There’s more to how Help-U-Sell brokers are able to charge less and still make more than their Ordinary counterparts.  There is a ton of difference in how Help-U-Sell offices approach the business – marketing, lead capture, incubation, transaction processing – but for now, we’ll stay focused on this one aspect:  Seller Participation.

Think about it for a moment.  You’re a home seller.  It’s a beautiful Thursday afternoon.  You’re home, working in the yard.  The house is neat and clean . . . what the heck!  Why not put out the Open House sign and a few directionals.

Meanwhile, Ms. P, always looking for her dream home, takes a new route from the grocery store and finds your open house.  After a bit of friendly chatting, you get her name and contact information (your agent prepped you well), and take her through the house, which she loves.  She wants more detail and might want to make an offer.  You hand her your broker’s card and tell her he will be in touch.  You wave goodbye.

You call your broker, who calls Ms. P, has her come to the office to answer her questions and have her pre-qualified for a mortgage.  Then he brings her back to the house for a more in-depth tour.  That evening, he comes back with her offer and earnest money check.

You found the buyer yourself.  There was no outside broker or agent involved.  When the sale closes, you’re only going to have to pay your Help-U-Sell Low Set Fee.  It is a successful sale – and you saved thousands of dollars in commissions!

That’s a Do It Yourself I can live with!

 

Are You Ordinary?

Well, the nasty-gramms have already started to roll in. If you are Help-U-Sell you know this comes with the territory: we scare the be-jabbers out of ordinary REALTORS so they tend to hurl Molotovs when we make ourselves heard.

My last post – the one about building a landing page for Sellers – contained some blunt but honest words about ordinary REALTORS. I named a handful of national brands, lumped them all together and said they were ordinary and that there was not one whit of difference in their consumer-side operating systems. There may be some behind the scenes areas of differentiation, most frequently in the way agents are paid and how they are encouraged to help the broker recruit, but the consumer doesn’t see that and doesn’t care about it. The consumer experience is identical whether you are Keller-Williams, Coldwell Banker or Exit. And trust me: that is not a good thing.

So I had a couple of people tell me I don’t know what I’m talking about because their brand is anything but ordinary! I had an old friend from my Century 21 days tell me I’d probably never work in the legitimate real estate business again. Now that’s a hoot, isn’t it? Because in that pronouncement he labelled the Brand I love, which is the one viable alternative to the tired agent-oriented real estate business model (Help-U-Sell), ‘Illegitimate.’ I think I’d rather be illegitimate than extinct, wouldn’t you?

I think it’s time you put your own real estate career to the test. All of you. It’s a simple set of 10 yes/no questions. If you answer ‘yes’ to more than 3 of them, then, no doubt about it, you are ORDINARY – and therefore headed for extinction sometime in the next decade. Ready? Let’s Go!

  1. Do you charge home sellers a percentage based commission? I’m sure you’re doing it because you’ve never questioned whether it made any sense or not. I assure you it does not.  If you need convincing, start HERE.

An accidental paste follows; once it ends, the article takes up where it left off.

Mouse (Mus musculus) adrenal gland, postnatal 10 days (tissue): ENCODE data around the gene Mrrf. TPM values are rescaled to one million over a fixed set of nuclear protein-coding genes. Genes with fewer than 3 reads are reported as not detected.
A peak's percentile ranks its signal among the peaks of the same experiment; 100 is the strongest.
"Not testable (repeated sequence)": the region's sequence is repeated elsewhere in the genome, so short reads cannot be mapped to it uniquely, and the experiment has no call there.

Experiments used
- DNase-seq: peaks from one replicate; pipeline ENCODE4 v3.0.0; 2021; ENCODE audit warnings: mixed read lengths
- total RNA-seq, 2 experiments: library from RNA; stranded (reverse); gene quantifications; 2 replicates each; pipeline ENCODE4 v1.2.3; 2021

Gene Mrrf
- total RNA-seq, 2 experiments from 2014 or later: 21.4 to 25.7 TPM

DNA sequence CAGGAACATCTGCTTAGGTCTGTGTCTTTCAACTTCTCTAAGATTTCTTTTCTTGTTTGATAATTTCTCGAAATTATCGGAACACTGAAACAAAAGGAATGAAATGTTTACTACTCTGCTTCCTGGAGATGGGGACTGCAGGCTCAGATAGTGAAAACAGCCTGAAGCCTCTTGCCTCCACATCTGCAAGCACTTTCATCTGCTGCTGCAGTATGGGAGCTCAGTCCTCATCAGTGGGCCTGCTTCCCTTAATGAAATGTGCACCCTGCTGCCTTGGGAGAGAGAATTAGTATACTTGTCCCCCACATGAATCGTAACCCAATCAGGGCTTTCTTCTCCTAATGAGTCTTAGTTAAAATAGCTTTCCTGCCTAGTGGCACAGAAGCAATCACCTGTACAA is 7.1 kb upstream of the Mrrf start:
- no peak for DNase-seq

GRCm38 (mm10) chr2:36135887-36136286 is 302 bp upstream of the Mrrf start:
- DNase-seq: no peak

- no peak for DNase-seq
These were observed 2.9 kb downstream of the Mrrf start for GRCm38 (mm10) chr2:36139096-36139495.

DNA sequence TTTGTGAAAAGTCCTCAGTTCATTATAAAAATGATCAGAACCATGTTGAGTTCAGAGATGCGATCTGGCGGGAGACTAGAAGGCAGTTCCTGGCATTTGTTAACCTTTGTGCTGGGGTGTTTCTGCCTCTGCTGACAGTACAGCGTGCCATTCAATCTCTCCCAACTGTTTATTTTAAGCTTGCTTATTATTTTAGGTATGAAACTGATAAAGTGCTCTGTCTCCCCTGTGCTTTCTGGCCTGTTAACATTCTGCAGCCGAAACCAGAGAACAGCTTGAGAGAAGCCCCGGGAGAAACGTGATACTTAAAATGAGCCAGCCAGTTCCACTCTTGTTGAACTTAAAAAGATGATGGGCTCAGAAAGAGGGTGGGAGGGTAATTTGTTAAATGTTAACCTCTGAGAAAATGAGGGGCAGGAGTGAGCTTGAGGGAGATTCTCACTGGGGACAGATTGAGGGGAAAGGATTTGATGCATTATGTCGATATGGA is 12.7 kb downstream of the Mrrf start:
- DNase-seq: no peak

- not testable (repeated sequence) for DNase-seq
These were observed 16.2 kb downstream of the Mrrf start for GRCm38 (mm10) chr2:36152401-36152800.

2. Do your sellers pay the full percentage based commission specified in the listing agreement even if there is no outside selling broker or agent to pay?
  3. Do you allow your sellers to actively seek their own buyers if they choose?  And if they are successful, do they pay less?
  4. Does your office management team spend the bulk of its time recruiting new agents and training unsuccessful agents?
  5. Does your office incentivize agents to help in recruiting?
  6. Are agents in your office responsible for doing their own marketing and generating their own leads?
  7. Are  the mediocre agents in your office – ones doing, say, 8 deals a year or fewer – on  commission splits greater than 50%?
  8. Have you changed offices in the last 2 years?
  9. Do you put all of your listings in the MLS?
  10. Does your office own or have an interest in ancillary services (termite, title, escrow, mortgage, etc), and does your management team pressure you to pressure your clients to use those services?

Seriously:  3 yeses and your REALTOR DNA is probably so twisted you may never recover.  The only hope would be if Don Taylor – the founder of Help-U-Sell – were to open up a Betty Ford type clinic for recovering 6%ers . . . and I’m sorry, but he has his eye on other prizes.

So, what do you do if you do get more than 3 yeses and have to admit that you are, in fact, ordinary?  Here’s an idea:

  1. Take your gross income from last year.  Go ahead, take it right off the 1099
  2. Divide that by 52.  It’s ok to use a calculator for this and subsequent steps
  3. Now estimate how many hours you put into your real estate career in a typical week
  4. Divide the Dollars (the answer you got when you did the division in step 2) by the hours (step 3)
  5. That’s how much you made per hour last year in real estate . . . Gross, before taxes, insurance, business expenses, and so on
  6. Now compare that with minimum wage, or with starting pay in any salaried job for which you might qualify
  7. There’s no easy way to say this . . .  if the hourly wage is higher than what you grossed per hour last year, get out of the real estate business

Finally, I also got taken to task for ‘hating real estate agents.’  I’m sorry:  that’s just WRONG.  I love good real estate agents.  I think they are more than essential.  I think they are heroes.  What I can’t stand are mediocre real estate agents who continue to bump along, almost failing year after year.  They deliver inferior service, drag the image of the entire industry down, and sap business from good agents who could serve those buyers and sellers so much better.